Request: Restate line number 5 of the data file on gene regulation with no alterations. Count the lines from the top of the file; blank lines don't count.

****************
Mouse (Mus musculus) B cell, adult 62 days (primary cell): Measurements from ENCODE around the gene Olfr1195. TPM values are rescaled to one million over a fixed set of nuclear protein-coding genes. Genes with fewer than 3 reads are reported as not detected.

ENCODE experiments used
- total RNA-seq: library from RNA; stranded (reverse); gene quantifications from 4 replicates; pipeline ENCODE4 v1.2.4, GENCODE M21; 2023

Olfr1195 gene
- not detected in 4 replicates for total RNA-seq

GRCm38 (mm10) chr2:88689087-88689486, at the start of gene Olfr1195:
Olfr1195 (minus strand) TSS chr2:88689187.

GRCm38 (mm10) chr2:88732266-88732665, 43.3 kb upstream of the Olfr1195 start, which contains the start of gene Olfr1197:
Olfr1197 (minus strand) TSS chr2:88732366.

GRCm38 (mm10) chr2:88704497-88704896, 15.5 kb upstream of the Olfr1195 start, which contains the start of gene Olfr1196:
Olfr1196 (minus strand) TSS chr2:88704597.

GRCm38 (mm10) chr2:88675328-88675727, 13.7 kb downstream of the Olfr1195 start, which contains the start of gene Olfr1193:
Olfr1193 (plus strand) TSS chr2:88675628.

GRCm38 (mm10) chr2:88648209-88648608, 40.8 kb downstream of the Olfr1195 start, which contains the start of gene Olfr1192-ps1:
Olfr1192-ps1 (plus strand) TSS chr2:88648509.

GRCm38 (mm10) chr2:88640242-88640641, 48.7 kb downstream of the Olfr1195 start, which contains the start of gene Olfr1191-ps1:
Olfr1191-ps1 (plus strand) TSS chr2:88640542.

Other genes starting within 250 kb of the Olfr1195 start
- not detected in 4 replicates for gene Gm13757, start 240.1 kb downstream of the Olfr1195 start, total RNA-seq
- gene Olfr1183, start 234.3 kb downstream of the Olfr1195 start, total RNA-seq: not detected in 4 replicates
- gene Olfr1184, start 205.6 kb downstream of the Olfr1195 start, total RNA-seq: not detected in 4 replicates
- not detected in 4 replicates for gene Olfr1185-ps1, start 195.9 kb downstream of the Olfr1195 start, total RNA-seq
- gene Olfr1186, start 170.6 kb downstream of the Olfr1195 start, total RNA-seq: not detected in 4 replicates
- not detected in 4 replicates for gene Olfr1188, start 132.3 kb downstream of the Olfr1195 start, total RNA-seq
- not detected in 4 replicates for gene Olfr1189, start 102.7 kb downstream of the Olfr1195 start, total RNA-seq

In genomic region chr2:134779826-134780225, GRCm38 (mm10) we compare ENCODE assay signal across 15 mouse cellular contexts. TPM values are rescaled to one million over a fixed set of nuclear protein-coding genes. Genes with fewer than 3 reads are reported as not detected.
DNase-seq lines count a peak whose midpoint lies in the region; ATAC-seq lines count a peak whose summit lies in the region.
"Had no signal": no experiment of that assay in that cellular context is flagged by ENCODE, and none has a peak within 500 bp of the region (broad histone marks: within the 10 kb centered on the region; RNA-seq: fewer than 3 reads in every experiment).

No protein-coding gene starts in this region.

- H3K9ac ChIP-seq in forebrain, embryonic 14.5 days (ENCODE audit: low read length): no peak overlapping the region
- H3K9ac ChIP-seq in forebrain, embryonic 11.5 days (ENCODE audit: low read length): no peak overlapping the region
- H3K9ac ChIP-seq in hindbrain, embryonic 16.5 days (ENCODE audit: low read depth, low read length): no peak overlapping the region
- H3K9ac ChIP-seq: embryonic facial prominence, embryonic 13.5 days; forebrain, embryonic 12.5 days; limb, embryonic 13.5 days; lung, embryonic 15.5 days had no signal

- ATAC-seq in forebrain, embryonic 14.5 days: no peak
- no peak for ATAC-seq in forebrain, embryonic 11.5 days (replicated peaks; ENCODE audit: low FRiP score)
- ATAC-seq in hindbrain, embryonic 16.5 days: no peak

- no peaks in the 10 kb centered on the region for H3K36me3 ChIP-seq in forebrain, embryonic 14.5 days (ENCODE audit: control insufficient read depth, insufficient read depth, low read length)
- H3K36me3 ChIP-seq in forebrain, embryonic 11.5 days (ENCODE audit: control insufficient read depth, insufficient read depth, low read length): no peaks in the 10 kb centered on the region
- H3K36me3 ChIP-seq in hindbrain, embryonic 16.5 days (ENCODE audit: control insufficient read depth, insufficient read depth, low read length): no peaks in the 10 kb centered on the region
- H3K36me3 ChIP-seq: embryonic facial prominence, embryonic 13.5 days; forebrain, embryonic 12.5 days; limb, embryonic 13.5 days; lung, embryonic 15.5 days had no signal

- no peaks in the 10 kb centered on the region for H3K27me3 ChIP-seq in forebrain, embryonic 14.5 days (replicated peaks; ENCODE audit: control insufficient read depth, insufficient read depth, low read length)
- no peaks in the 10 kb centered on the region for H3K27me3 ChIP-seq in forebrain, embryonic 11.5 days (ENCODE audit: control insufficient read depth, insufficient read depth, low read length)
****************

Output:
- not detected in 4 replicates for total RNA-seq